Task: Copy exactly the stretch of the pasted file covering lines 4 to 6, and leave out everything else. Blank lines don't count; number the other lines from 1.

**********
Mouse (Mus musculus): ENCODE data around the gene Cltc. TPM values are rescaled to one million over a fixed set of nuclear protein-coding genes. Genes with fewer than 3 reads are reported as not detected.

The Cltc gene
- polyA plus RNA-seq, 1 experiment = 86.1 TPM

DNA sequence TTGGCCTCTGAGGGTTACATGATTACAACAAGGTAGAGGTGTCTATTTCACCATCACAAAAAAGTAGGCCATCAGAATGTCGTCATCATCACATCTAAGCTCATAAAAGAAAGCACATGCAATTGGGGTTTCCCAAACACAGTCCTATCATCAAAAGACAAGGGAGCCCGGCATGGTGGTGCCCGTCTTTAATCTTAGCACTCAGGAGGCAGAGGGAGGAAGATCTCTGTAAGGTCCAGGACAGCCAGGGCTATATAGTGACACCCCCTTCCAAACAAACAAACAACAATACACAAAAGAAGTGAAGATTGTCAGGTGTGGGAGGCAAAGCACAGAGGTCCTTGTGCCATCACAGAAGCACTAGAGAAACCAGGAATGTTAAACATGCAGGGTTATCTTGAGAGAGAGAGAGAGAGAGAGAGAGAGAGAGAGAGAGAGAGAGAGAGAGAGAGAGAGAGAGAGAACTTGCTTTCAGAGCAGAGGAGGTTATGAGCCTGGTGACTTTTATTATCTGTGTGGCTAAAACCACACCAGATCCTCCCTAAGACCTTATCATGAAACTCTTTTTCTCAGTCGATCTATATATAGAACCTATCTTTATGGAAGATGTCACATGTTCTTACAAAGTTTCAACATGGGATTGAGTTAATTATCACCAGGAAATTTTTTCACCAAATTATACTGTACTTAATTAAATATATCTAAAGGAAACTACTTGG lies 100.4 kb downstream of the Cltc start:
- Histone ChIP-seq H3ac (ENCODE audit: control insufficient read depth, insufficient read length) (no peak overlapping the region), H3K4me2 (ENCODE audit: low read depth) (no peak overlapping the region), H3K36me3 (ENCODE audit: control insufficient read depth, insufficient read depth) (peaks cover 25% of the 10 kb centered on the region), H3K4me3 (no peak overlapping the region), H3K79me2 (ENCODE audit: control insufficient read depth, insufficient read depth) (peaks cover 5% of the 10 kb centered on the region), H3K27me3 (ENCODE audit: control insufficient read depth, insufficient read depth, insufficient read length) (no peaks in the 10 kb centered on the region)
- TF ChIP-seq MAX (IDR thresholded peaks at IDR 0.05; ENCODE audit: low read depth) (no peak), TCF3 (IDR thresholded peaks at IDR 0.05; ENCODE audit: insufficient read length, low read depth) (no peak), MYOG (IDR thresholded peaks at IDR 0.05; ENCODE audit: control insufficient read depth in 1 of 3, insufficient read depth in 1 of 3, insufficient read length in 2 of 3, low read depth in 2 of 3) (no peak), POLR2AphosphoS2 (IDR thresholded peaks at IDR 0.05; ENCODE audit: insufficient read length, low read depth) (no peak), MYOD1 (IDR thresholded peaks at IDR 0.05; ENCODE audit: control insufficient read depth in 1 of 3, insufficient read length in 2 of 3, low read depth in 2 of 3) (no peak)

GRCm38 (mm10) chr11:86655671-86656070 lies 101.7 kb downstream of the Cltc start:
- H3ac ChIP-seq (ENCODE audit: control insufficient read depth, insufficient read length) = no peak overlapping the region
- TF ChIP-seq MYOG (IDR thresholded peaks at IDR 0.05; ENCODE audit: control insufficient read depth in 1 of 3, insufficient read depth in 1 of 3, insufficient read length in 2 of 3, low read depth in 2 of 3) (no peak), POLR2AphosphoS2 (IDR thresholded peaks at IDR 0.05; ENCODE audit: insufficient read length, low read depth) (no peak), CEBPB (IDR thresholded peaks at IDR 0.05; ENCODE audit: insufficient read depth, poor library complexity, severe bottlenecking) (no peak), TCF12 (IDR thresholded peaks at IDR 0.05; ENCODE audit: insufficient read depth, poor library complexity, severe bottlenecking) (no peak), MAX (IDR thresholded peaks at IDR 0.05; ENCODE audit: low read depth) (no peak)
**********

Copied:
DNA sequence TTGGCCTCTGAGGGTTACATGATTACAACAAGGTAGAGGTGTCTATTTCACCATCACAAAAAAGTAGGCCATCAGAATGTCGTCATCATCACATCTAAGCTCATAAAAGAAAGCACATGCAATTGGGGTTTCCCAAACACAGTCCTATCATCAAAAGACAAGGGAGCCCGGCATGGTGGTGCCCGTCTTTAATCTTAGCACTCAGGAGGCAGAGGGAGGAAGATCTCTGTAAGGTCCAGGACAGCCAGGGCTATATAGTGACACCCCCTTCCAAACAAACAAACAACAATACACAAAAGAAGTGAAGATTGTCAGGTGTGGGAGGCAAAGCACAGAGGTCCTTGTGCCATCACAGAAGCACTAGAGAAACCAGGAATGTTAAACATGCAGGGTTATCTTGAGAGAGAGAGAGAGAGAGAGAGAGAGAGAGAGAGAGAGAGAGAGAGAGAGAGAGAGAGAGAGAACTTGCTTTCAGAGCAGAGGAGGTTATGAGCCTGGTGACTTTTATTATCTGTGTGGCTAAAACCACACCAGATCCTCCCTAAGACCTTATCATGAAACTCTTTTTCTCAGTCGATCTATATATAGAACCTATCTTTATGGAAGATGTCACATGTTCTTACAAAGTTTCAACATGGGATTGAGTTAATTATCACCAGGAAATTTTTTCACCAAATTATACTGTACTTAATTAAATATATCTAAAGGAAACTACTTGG lies 100.4 kb downstream of the Cltc start:
- Histone ChIP-seq H3ac (ENCODE audit: control insufficient read depth, insufficient read length) (no peak overlapping the region), H3K4me2 (ENCODE audit: low read depth) (no peak overlapping the region), H3K36me3 (ENCODE audit: control insufficient read depth, insufficient read depth) (peaks cover 25% of the 10 kb centered on the region), H3K4me3 (no peak overlapping the region), H3K79me2 (ENCODE audit: control insufficient read depth, insufficient read depth) (peaks cover 5% of the 10 kb centered on the region), H3K27me3 (ENCODE audit: control insufficient read depth, insufficient read depth, insufficient read length) (no peaks in the 10 kb centered on the region)
- TF ChIP-seq MAX (IDR thresholded peaks at IDR 0.05; ENCODE audit: low read depth) (no peak), TCF3 (IDR thresholded peaks at IDR 0.05; ENCODE audit: insufficient read length, low read depth) (no peak), MYOG (IDR thresholded peaks at IDR 0.05; ENCODE audit: control insufficient read depth in 1 of 3, insufficient read depth in 1 of 3, insufficient read length in 2 of 3, low read depth in 2 of 3) (no peak), POLR2AphosphoS2 (IDR thresholded peaks at IDR 0.05; ENCODE audit: insufficient read length, low read depth) (no peak), MYOD1 (IDR thresholded peaks at IDR 0.05; ENCODE audit: control insufficient read depth in 1 of 3, insufficient read length in 2 of 3, low read depth in 2 of 3) (no peak)